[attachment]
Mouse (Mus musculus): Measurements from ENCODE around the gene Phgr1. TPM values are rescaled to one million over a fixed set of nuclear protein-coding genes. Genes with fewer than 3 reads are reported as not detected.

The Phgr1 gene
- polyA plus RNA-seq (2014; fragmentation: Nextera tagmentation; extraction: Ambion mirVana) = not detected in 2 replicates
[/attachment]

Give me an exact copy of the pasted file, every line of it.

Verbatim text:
Mouse (Mus musculus): Measurements from ENCODE around the gene Phgr1. TPM values are rescaled to one million over a fixed set of nuclear protein-coding genes. Genes with fewer than 3 reads are reported as not detected.

The Phgr1 gene
- polyA plus RNA-seq (2014; fragmentation: Nextera tagmentation; extraction: Ambion mirVana) = not detected in 2 replicates